Please sign and share the petition now and tell the Queensland government that his defence of the "gay panic" loophole is unacceptable, and it needs to be closed immediately.
A loophole in Queensland common law allows for people accused of murder to defend themselves in court by claiming “gay panic” -- that is, if someone who they think is gay “comes onto” them, the sheer panic they feel is partial justification for murder.
This law belongs in the dark ages -- but it was enshrined in Queensland common law (case law) in 1997, when a man responded to “gentle touching” by ramming his victim’s head against a wall until he was unrecognisable, then stabbed him to death.
The killer’s argument was this: “Yeah, I killed the guy, but what he did to me was worse.”
Just over two years ago, a man was killed in my church’s grounds, and one of his killers used this same “gay panic” defence. They were eventually acquitted of murder. I’m utterly appalled that a law that so revoltingly and openly discriminates against gay people is still tolerated in a modern society. Laws like the “gay panic” defence are a crucial part of legitimising and reinforcing a culture of hate which means that 73% of gay and lesbian Queenslanders are subjected to verbal abuse or physical violence for their sexuality.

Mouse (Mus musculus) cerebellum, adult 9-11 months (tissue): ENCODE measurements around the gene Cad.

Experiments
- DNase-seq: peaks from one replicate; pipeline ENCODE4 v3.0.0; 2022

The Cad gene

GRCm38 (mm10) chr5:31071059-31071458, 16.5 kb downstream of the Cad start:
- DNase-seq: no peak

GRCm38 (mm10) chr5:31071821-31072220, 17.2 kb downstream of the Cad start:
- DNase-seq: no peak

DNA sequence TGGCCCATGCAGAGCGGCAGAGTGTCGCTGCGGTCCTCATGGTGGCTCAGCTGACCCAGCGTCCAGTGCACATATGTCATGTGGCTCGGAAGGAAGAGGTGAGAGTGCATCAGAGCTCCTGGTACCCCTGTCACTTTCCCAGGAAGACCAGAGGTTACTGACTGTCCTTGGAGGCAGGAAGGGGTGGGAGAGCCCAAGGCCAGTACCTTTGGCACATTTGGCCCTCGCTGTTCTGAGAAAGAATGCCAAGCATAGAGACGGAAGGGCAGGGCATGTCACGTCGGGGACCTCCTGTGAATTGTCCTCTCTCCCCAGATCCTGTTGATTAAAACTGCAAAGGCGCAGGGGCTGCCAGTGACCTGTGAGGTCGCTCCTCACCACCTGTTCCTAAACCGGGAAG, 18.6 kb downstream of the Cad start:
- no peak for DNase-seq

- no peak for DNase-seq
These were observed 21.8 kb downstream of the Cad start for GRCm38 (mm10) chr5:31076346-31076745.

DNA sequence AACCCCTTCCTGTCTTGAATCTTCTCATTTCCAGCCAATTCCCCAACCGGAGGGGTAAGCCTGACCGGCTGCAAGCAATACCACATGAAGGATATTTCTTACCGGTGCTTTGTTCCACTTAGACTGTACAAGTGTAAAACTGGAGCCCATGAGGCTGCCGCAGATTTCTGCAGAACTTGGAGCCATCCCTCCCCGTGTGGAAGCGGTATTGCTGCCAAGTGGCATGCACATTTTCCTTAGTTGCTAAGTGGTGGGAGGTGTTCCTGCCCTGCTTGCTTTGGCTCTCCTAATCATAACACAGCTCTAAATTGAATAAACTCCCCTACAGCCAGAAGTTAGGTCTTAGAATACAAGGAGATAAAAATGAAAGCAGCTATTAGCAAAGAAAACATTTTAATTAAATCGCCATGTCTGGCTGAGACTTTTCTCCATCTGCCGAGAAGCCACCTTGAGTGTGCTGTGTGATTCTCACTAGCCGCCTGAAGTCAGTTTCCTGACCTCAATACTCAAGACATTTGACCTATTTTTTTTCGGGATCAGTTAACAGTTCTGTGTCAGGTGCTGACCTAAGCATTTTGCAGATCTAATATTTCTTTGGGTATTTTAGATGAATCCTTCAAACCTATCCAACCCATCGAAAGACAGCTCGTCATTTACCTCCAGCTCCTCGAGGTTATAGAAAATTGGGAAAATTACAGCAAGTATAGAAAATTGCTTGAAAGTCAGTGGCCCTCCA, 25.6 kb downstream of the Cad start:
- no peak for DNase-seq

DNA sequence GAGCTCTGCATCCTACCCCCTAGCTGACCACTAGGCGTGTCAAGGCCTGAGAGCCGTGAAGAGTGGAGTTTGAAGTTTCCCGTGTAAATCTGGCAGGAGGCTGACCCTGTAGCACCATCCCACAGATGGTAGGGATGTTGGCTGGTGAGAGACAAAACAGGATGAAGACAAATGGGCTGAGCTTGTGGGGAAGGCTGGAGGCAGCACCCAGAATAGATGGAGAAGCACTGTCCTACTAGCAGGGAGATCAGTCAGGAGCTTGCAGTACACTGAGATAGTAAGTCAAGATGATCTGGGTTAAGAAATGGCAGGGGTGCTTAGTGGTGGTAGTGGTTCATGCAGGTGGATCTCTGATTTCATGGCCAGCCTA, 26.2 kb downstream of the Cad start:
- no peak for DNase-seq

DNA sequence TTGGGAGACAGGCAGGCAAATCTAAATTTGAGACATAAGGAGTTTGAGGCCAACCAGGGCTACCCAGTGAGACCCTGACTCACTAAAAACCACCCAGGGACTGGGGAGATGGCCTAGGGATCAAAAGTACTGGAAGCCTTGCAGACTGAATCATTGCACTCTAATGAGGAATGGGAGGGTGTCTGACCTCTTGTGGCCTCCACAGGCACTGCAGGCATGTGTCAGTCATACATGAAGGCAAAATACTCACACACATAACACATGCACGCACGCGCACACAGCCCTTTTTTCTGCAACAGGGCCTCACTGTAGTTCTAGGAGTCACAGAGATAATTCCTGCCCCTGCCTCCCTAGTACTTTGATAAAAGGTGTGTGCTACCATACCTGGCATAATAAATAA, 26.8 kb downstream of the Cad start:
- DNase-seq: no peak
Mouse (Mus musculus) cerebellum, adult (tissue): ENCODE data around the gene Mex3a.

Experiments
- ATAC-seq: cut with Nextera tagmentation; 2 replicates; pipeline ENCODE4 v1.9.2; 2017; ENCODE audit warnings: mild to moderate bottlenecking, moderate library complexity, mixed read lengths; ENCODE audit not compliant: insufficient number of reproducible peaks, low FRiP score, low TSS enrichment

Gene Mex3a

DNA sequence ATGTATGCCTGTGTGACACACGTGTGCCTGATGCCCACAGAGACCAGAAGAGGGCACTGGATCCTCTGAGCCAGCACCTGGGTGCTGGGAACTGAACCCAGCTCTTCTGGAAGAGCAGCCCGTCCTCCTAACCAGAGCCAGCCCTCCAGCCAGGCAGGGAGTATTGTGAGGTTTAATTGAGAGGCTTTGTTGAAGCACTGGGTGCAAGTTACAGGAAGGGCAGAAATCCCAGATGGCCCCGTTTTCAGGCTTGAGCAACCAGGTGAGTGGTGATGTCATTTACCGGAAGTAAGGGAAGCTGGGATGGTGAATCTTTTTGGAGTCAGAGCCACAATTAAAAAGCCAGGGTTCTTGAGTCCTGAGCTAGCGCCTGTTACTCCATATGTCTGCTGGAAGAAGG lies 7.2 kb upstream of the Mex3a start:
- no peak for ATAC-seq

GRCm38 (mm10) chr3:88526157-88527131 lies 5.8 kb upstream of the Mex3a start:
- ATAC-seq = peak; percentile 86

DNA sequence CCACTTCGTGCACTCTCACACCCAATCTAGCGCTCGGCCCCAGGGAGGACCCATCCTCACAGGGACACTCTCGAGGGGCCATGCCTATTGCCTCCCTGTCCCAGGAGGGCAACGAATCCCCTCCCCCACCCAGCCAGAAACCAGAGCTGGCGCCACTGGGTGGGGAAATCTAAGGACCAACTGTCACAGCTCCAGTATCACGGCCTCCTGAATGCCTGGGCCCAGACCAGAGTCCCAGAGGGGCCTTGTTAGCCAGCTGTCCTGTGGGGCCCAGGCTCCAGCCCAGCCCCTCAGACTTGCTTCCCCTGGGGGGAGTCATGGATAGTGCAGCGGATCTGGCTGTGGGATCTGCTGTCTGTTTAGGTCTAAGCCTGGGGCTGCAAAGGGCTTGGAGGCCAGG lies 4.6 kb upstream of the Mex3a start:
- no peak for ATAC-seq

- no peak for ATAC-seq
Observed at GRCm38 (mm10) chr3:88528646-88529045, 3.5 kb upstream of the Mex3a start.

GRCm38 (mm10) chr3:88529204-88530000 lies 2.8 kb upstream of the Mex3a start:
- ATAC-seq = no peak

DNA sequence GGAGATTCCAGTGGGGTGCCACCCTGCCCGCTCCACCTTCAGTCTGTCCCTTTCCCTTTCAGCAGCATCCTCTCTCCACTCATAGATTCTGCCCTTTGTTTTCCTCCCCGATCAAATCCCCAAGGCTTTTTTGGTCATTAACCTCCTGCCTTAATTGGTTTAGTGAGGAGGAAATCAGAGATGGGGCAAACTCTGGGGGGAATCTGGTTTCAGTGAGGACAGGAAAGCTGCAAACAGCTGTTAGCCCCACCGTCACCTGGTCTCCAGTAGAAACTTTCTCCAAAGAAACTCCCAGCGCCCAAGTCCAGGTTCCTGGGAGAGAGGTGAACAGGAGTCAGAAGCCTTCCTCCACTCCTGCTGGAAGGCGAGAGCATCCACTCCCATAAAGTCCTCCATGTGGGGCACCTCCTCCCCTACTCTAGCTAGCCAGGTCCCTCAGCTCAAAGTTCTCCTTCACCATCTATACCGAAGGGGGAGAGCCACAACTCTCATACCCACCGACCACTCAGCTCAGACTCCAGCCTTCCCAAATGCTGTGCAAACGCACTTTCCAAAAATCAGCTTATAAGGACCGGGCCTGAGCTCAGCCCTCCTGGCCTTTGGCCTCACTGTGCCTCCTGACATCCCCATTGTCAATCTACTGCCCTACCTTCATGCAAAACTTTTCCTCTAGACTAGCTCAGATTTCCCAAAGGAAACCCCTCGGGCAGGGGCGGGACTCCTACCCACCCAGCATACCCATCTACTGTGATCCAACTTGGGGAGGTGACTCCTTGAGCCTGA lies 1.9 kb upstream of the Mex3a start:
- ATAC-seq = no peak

While almost all other state governments have abolished similar laws, (New South Wales is set to abolish it after a cross-party committee recommended changes) and refuse to admit evidence of non-violent homosexual advances in murder trials, nothing has changed here. Queensland is now one of the last states upholding the idea that a person can be panicked enough by gay and lesbian people to justify murder. That’s why I am calling on the Queensland parliament and LNP leader Campbell Newman to eliminate this law as a partial defence for murder, and forbid non-violent homosexual advance being treated as evidence in any murder trial.
This situation cannot go on.
Please sign and help eliminate this antiquated, 17th century defence from our law books.